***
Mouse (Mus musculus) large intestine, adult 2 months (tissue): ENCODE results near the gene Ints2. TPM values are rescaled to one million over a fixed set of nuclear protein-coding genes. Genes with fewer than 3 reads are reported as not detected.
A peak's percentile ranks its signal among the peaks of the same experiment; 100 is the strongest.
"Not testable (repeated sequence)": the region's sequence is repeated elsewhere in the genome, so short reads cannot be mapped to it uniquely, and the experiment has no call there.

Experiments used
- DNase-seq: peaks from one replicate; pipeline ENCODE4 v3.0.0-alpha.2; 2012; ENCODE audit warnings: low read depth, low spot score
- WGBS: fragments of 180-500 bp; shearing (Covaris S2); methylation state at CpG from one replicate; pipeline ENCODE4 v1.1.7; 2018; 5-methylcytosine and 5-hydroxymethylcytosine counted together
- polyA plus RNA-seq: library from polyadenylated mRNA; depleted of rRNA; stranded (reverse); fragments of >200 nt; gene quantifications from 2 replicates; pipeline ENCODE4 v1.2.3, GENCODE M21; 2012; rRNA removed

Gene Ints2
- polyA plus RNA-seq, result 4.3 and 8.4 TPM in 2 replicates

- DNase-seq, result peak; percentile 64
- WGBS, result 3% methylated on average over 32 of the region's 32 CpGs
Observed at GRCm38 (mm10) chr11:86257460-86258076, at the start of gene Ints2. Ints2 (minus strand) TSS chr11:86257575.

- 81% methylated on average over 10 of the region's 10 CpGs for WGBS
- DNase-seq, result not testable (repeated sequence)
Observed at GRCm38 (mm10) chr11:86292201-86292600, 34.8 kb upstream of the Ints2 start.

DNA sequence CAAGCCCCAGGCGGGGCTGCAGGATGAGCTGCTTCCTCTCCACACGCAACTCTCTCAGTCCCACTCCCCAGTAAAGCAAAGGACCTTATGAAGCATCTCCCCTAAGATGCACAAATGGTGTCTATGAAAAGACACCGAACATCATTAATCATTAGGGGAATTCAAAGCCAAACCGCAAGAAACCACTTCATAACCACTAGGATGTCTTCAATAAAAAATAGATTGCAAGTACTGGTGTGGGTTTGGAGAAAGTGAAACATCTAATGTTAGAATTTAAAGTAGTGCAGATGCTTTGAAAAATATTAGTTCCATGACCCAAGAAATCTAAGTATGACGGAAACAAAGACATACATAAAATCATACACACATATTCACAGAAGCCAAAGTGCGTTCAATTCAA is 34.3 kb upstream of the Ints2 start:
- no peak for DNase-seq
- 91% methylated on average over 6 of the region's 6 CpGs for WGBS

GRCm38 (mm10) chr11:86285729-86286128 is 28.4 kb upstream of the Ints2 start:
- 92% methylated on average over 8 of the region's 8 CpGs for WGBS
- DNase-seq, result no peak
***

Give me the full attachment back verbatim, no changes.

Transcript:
Mouse (Mus musculus) large intestine, adult 2 months (tissue): ENCODE results near the gene Ints2. TPM values are rescaled to one million over a fixed set of nuclear protein-coding genes. Genes with fewer than 3 reads are reported as not detected.
A peak's percentile ranks its signal among the peaks of the same experiment; 100 is the strongest.
"Not testable (repeated sequence)": the region's sequence is repeated elsewhere in the genome, so short reads cannot be mapped to it uniquely, and the experiment has no call there.

Experiments used
- DNase-seq: peaks from one replicate; pipeline ENCODE4 v3.0.0-alpha.2; 2012; ENCODE audit warnings: low read depth, low spot score
- WGBS: fragments of 180-500 bp; shearing (Covaris S2); methylation state at CpG from one replicate; pipeline ENCODE4 v1.1.7; 2018; 5-methylcytosine and 5-hydroxymethylcytosine counted together
- polyA plus RNA-seq: library from polyadenylated mRNA; depleted of rRNA; stranded (reverse); fragments of >200 nt; gene quantifications from 2 replicates; pipeline ENCODE4 v1.2.3, GENCODE M21; 2012; rRNA removed

Gene Ints2
- polyA plus RNA-seq, result 4.3 and 8.4 TPM in 2 replicates

- DNase-seq, result peak; percentile 64
- WGBS, result 3% methylated on average over 32 of the region's 32 CpGs
Observed at GRCm38 (mm10) chr11:86257460-86258076, at the start of gene Ints2. Ints2 (minus strand) TSS chr11:86257575.

- 81% methylated on average over 10 of the region's 10 CpGs for WGBS
- DNase-seq, result not testable (repeated sequence)
Observed at GRCm38 (mm10) chr11:86292201-86292600, 34.8 kb upstream of the Ints2 start.

DNA sequence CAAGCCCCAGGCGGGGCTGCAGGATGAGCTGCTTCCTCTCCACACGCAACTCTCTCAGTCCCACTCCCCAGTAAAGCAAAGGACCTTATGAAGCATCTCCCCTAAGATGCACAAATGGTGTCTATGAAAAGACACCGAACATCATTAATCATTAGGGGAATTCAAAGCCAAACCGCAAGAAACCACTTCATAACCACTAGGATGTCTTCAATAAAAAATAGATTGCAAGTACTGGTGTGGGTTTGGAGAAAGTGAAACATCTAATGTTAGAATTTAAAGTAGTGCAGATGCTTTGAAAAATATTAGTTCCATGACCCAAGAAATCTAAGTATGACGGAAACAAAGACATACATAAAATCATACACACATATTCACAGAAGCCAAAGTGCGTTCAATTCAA is 34.3 kb upstream of the Ints2 start:
- no peak for DNase-seq
- 91% methylated on average over 6 of the region's 6 CpGs for WGBS

GRCm38 (mm10) chr11:86285729-86286128 is 28.4 kb upstream of the Ints2 start:
- 92% methylated on average over 8 of the region's 8 CpGs for WGBS
- DNase-seq, result no peak